Tart Cherries and AntioxidantsTart cherry juice scores highest in antioxidant capacity
Tart cherry juice concentrate scored highest of all fruits and vegetables in recently conducted extensive nutraceutical evaluations and ORAC testing by Brunswick Laboratories.
Tart cherry products were tested for what are called "ORAC values." ORAC stands for oxygen radical absorption capacity and is a measure of how many antioxidants are in a food product and how powerful they are. While the science-based research shows that tart cherries are loaded with antioxidants, we never had a number, or an ORAC value, to register the exact amount.
The testing showed that tart cherry juice concentrate has 12,800 ORAC units per 100 grams of concentrate; dried cherries have 6,800 ORAC units per 100 grams. Both of these are very high values, significantly higher than other fruits, including prunes, blueberries and strawberries. The ORAC value for frozen tart cherries is 2,033 units and 1,700 units for canned tart cherries. Other fruits that have been tested range from 700 to 5,700 ORAC units per 100 grams. Nutritionists suggest that people consumer at least 3,000 to 5,000 ORAC units per day to have an impact on health.
During the testing of tart cherry products, Brunswick Labs discovered for the first time that tart cherries contain a class of compounds that act like super oxide dismutase (SOD), which is a powerful enzyme and cellular antioxidant. It acts as a super scavenger of superoxide anions by ferreting out and destroying them throughout the body. The human body is often lacking SOD, thus the burden of defense often relies on intake of exogenous dietary antioxidants. Very few natural foods contain SOD.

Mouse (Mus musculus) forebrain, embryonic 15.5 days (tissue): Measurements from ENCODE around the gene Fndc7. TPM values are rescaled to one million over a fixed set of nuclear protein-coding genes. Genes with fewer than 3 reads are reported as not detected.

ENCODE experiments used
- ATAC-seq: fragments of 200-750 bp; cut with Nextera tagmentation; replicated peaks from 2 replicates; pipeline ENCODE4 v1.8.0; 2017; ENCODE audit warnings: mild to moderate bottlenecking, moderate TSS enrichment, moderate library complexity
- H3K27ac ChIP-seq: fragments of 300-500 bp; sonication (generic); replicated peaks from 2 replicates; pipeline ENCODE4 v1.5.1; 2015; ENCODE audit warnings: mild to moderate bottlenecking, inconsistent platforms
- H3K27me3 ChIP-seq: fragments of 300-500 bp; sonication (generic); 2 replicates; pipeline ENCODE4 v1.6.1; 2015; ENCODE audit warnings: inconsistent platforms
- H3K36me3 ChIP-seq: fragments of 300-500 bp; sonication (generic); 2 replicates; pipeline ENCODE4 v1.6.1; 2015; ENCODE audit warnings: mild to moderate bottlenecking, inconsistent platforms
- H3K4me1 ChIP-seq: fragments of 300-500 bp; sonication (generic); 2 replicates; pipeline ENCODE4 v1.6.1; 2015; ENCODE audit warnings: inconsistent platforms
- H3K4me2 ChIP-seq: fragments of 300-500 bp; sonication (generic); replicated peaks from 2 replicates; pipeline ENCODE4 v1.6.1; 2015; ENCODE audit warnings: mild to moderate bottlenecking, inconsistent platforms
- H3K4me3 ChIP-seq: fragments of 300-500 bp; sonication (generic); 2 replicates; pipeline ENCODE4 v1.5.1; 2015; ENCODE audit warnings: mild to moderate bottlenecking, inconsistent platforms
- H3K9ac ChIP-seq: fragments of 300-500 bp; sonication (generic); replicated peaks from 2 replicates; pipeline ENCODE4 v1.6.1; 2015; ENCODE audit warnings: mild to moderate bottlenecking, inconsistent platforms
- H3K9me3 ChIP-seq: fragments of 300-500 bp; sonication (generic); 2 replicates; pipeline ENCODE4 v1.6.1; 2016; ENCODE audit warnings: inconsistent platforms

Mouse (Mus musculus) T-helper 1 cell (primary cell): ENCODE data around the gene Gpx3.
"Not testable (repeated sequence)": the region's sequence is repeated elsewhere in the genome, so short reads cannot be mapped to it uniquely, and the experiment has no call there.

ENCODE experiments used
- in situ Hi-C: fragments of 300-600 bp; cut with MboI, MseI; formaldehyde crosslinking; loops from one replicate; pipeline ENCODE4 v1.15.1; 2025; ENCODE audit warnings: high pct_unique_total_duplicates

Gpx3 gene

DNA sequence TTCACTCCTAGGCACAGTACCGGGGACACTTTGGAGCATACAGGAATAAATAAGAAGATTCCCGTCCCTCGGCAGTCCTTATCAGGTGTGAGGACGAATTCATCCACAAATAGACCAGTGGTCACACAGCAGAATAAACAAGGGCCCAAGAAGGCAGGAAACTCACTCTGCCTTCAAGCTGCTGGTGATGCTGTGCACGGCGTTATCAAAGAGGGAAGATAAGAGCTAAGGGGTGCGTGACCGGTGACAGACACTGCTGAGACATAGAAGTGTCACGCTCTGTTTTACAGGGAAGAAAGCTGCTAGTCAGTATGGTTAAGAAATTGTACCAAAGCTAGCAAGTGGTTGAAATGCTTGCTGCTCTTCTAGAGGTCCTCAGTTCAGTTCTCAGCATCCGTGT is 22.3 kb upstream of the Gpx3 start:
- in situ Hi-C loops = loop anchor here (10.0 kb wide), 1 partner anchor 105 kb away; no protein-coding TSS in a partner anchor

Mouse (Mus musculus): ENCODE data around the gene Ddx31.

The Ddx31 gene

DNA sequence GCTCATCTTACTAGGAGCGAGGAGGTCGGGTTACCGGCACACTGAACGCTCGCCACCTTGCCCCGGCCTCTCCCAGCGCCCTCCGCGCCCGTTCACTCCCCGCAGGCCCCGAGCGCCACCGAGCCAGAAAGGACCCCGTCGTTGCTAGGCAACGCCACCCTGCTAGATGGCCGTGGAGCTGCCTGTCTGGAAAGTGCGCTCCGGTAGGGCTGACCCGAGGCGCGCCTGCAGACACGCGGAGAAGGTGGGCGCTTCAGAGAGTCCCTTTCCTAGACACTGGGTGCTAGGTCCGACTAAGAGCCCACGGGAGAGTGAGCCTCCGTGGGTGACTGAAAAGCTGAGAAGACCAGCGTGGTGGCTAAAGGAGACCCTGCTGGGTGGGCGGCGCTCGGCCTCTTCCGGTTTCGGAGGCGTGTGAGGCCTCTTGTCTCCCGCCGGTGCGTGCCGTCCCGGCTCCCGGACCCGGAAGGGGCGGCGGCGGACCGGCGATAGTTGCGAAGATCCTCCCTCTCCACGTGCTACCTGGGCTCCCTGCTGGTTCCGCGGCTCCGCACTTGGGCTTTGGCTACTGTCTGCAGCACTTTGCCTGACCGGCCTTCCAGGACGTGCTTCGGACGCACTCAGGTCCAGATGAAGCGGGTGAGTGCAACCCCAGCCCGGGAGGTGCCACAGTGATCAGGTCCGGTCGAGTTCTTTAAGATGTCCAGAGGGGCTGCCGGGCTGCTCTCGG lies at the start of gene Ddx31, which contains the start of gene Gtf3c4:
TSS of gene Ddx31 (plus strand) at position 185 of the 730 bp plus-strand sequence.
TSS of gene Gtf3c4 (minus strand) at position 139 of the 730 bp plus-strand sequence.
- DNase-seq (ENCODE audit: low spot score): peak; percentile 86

In addition, tart cherries were found to contain significant levels of antioxidant activities against peroxyl radicals, peroxylnitrite, hydroxyl radicals (known as NORAC and HORAC).
Antioxidants are vitamins, minerals, and other compounds found in foods that can help slow down or prevent the oxidation process. There are at least 17 compounds in tart cherries with antioxidant properties.
Antioxidants help prevent or repair damage done to the body's cells by free radicals.
Based on scientific evidence, daily antioxidant intake should increase to 3,000 to 5,000 ORAC units per day to reach a significant antioxidant capacity in blood plasma and other tissues. According to the U. S. Department of Agriculture (USDA), current intake is about 1,200 units per day.
Several theories have been proposed to account for age-related changes in cell functioning and physiological capability. The free radical theory is perhaps the strongest and best-established theory scientifically to account for many age-related changes. Free radicals are molecules with one or more unpaired electrons; they seek stability by taking electrons from other molecules (a process called oxidation). As a consequence, free radicals damage the molecules from which they take electrons, leading to cell damage, impaired functioning, and even cell death. The prime molecules in the body that are damaged by free radicals are DNA, lipids, and proteins.